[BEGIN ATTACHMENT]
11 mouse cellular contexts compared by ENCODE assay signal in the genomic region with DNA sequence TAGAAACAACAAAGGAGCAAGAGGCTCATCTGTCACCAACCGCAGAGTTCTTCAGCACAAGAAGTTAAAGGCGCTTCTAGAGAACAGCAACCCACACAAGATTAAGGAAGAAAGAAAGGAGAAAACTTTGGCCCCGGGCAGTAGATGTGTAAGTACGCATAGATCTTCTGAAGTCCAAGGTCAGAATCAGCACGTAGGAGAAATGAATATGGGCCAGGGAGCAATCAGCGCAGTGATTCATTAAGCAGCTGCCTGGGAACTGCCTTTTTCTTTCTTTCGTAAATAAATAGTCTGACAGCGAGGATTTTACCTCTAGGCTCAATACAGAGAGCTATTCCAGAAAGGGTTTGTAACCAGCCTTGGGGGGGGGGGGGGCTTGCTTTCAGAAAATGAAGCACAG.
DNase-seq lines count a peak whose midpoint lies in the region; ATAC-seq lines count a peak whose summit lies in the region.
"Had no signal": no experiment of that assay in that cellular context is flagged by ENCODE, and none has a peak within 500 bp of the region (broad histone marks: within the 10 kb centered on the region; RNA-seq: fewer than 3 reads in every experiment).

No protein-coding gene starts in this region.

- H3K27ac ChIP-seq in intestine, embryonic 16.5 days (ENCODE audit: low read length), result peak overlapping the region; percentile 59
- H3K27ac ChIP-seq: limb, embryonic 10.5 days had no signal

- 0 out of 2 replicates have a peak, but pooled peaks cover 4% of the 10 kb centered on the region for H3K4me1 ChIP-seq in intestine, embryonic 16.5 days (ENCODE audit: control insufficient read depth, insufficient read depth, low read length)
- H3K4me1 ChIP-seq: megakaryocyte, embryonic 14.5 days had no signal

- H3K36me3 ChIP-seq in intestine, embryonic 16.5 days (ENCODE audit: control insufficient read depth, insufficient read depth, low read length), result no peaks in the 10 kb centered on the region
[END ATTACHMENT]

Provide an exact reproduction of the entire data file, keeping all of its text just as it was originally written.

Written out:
11 mouse cellular contexts compared by ENCODE assay signal in the genomic region with DNA sequence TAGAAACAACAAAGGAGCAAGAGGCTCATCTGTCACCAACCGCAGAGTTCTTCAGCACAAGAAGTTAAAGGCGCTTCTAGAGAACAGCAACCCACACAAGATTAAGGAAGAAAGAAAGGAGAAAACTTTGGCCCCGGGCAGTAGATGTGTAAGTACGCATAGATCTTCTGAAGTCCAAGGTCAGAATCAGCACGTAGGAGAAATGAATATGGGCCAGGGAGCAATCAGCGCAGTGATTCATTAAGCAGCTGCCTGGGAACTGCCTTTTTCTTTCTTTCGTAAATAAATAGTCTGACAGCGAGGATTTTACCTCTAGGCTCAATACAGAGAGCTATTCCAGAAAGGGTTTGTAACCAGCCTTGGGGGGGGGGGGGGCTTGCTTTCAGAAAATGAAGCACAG.
DNase-seq lines count a peak whose midpoint lies in the region; ATAC-seq lines count a peak whose summit lies in the region.
"Had no signal": no experiment of that assay in that cellular context is flagged by ENCODE, and none has a peak within 500 bp of the region (broad histone marks: within the 10 kb centered on the region; RNA-seq: fewer than 3 reads in every experiment).

No protein-coding gene starts in this region.

- H3K27ac ChIP-seq in intestine, embryonic 16.5 days (ENCODE audit: low read length), result peak overlapping the region; percentile 59
- H3K27ac ChIP-seq: limb, embryonic 10.5 days had no signal

- 0 out of 2 replicates have a peak, but pooled peaks cover 4% of the 10 kb centered on the region for H3K4me1 ChIP-seq in intestine, embryonic 16.5 days (ENCODE audit: control insufficient read depth, insufficient read depth, low read length)
- H3K4me1 ChIP-seq: megakaryocyte, embryonic 14.5 days had no signal

- H3K36me3 ChIP-seq in intestine, embryonic 16.5 days (ENCODE audit: control insufficient read depth, insufficient read depth, low read length), result no peaks in the 10 kb centered on the region